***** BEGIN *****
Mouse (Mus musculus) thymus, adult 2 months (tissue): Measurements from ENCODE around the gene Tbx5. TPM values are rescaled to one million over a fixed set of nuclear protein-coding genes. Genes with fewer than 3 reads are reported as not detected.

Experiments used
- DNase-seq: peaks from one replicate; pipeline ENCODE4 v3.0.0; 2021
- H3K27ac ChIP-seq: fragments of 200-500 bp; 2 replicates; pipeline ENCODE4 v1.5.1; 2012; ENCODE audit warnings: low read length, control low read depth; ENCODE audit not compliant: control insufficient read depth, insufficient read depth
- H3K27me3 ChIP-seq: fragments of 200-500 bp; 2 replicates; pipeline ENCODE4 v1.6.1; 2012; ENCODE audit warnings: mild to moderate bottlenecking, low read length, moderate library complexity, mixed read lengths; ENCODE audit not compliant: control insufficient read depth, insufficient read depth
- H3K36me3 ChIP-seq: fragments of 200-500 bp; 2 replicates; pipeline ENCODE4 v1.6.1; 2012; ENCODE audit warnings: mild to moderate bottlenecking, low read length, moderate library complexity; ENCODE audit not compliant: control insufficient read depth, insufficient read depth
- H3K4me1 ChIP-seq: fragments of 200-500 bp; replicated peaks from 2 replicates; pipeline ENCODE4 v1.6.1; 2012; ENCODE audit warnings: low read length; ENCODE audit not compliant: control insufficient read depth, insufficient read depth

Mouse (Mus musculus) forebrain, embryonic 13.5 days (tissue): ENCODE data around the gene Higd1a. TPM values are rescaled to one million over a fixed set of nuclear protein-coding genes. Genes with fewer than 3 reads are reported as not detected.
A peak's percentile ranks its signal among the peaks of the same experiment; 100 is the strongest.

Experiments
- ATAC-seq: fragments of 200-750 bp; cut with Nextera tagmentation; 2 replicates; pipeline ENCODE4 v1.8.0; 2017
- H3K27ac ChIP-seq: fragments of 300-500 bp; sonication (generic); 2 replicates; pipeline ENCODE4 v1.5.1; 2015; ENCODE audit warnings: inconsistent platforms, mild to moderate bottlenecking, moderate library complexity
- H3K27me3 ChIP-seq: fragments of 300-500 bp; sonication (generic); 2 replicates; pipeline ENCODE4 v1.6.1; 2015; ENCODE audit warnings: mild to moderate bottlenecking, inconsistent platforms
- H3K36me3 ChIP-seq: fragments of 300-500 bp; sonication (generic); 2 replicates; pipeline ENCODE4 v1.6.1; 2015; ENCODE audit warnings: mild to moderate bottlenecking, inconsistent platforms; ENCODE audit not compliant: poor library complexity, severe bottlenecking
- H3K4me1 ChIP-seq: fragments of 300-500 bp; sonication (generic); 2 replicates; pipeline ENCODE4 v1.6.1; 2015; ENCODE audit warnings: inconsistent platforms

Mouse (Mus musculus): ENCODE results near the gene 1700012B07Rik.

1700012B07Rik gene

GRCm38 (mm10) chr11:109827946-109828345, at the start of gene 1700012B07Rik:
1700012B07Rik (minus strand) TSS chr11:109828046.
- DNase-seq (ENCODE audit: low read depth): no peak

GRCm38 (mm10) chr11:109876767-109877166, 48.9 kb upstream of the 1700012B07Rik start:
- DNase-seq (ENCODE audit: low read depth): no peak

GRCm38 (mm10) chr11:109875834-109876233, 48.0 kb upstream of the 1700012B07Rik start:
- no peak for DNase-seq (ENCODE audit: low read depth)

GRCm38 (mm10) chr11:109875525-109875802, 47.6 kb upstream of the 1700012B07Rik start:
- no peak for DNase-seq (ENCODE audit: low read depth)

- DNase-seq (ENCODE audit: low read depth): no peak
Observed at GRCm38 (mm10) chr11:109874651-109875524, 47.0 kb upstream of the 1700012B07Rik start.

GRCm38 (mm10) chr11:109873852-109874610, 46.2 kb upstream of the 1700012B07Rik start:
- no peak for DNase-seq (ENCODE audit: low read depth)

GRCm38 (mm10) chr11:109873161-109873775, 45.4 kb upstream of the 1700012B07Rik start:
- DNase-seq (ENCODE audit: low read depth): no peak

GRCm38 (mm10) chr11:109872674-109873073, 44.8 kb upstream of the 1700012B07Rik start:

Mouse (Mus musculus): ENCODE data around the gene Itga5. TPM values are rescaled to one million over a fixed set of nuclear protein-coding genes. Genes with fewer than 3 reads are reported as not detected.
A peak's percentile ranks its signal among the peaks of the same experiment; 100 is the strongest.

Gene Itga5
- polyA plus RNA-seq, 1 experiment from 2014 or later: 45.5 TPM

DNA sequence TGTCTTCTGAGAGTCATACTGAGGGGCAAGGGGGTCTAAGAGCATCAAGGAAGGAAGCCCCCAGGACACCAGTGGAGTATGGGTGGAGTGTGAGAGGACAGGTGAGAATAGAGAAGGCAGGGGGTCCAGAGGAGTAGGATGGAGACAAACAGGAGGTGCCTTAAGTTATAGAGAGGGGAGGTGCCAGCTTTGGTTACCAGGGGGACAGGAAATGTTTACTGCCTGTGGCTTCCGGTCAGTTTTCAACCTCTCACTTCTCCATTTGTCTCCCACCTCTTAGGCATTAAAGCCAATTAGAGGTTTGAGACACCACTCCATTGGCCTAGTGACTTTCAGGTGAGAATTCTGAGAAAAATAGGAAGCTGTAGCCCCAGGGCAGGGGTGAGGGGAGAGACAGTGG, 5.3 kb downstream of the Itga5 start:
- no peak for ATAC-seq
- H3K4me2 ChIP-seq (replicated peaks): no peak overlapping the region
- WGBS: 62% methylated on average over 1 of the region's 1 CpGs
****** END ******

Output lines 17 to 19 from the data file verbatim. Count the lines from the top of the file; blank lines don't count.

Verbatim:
1700012B07Rik gene

GRCm38 (mm10) chr11:109827946-109828345, at the start of gene 1700012B07Rik:
1700012B07Rik (minus strand) TSS chr11:109828046.